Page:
And when did the Church come off the people? Or flew to the sidelines of history? In the 30 years, perhaps? And how did it end? The fact that Stalin in the 1941 allowed to open churches, returned priests from the fronts, and portraits of Kutuzov, Suvorov, Ushakov began to be hung in general offices (before that they had time to name them and oppressors of the people and ruin their museums). And then, in general, the Red Army strings were replaced by royal shoulder straps, and the commissars were dispersed at Stalingrad.
    So no, this people flies to the sidelines of history, not the Church, and if you do not think it over, it completely disappears.
    1. Brother Sarych
      Brother Sarych 25 February 2012 00: 00
      But at the end of the 19th century, what happened - if not the gap? And then she finally broke away from the people, and flew to the sidelines of history, and still on the sidelines, and to be there until she changes her mind ...
      I don’t need to repeat nonsense about special religiosity - the Russian people have always lived according to concepts, but not bandit ones. and according to the concepts of goodness and justice, as soon as the church began to violate these concepts, rejection happened ...
      Stupid imposition will not bring to good ...
  11. Nilf-gaard
    Nilf-gaard 25 February 2012 03: 24
    Let me subscribe.

    Thank you so much for the article. Let people know about holy warriors, and not be fooled by the fantasies of Canadian dissidents ..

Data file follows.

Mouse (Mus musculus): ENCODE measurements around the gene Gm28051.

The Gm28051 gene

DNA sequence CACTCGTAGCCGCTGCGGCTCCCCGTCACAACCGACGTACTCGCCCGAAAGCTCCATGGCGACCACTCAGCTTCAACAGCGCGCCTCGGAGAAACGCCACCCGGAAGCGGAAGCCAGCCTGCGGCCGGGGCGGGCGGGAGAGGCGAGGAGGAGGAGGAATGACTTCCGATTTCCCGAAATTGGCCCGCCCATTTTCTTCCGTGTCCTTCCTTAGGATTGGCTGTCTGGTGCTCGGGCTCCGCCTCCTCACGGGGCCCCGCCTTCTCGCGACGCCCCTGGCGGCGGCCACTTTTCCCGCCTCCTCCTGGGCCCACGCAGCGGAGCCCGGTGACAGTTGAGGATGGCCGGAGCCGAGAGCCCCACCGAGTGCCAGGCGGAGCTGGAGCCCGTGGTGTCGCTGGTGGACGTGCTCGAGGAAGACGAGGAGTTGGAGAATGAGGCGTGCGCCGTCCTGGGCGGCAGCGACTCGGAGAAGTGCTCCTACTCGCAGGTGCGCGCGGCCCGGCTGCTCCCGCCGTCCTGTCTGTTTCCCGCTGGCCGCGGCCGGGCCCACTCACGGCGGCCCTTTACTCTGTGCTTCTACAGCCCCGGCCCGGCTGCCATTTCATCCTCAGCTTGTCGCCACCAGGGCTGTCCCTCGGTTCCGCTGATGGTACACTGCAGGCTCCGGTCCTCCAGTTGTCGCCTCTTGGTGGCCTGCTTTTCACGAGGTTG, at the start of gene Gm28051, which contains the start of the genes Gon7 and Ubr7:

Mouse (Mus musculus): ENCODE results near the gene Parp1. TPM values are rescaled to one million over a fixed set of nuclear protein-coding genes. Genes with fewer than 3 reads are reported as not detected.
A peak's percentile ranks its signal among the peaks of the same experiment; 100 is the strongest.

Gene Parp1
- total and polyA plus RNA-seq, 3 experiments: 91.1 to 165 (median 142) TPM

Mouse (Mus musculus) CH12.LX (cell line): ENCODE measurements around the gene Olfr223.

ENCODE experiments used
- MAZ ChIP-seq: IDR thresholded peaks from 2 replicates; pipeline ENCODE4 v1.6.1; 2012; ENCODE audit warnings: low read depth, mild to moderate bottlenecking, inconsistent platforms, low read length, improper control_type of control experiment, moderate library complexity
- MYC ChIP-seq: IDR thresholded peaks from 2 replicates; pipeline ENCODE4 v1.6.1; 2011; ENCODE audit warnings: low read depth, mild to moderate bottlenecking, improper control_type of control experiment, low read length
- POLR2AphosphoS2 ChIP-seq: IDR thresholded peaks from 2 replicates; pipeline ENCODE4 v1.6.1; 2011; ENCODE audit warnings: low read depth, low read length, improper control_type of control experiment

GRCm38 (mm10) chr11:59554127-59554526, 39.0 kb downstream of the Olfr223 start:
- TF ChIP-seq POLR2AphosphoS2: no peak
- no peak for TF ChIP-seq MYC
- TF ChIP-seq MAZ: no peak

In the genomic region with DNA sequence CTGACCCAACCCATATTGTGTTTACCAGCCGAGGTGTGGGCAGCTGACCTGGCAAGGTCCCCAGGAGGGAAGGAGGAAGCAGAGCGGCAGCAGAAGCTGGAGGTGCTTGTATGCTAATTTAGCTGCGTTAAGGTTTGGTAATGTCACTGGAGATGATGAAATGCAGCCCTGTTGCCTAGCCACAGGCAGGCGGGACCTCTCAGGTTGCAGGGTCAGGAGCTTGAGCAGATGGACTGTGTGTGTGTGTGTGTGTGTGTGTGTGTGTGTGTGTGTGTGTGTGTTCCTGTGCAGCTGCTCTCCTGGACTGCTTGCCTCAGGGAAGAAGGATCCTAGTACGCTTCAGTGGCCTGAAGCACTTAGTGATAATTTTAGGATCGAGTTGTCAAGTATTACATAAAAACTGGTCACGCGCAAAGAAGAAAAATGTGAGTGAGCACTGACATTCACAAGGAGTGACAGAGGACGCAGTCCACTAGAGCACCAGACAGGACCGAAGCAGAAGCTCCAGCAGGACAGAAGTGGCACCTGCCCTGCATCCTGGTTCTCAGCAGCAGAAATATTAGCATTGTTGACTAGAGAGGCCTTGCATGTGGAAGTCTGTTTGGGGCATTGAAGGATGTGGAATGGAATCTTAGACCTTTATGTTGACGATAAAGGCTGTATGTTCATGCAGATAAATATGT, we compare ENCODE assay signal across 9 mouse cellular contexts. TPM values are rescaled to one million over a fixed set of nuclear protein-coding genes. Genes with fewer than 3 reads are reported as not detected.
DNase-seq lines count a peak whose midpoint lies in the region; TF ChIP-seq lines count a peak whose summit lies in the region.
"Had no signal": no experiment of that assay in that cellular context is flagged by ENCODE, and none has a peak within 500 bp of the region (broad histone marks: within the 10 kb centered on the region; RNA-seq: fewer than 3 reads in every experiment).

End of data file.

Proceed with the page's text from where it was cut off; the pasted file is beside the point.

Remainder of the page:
Brother Sarych,

    the concepts of goodness and justice, --- And where did these concepts come from? Did the church bring them?
    1. Brother Sarych
      Brother Sarych 25 February 2012 12: 06
      These concepts existed much earlier, in this attitude almost every cult tried to appropriate them ...
      And they were present in the Moral Code of the builders of communism, as soon as the word and deed were divided, so the people began to doubt with the subsequent sad result ...
  12. Magadan
    Magadan 25 February 2012 04: 02
    Quote: Brother Sarich
    And at the end of the 19 century, what was - if not the very gap? Then she finally broke away from the people, and flew to the sidelines of history

    N-yes, a curious opinion ... winked And in what expression "the departure of the Church to the sidelines of history" can be specified? The country and the people are clear how they flew out - the revolution - the destruction of the elite - the murder of millions by Lenin - the Germans reach the Volga - the collapse of the country of the Soviets, which lived only 70 years - the rejection of lands collected for centuries (the fall of the "republics") - the fall in morals skirting boards. And you can go on and on.
    And now the history of the Orthodox Church: persecution - martyrs for faith - return to the people who called it in 1941-1945 - again persecution - the spread of Orthodoxy through former emigrants (during the revolution) - transfer of Catholic churches to Orthodox churches - mass restoration of Orthodoxy in Russia- reunification of the Russian and Foreign Orthodox Church. I can add that it is necessary to take the queue to the relics of St. Matrona of Moscow from 5 in the morning in order to get to it by 1 of the day.
    So who was hurt in the end? A church without a people falling from it? Or all the people, having fallen from the Church?
    1. Brother Sarych
      Brother Sarych 25 February 2012 12: 15
      Your position is very clear, I do not see any reason to dissuade you, but ...
      In your view, the world is not only black and white, but everything is also indicated by rough strokes, in reality, the world not only has many colors, but also shades in addition, and not a stroke. and halftone ...
      It is only clear that you were not at all interested in the history of the Russian Orthodox Church properly, and this is really very interesting ...
  13. Georg Shep
    Georg Shep 25 February 2012 12: 28
    Suvorov and Ushakov are the unfading names of Russian heroes and the glories of Russia. Well, how not to be proud of our homeland.
  14. Nilf-gaard
    Nilf-gaard 25 February 2012 12: 41
    Brother Sarych,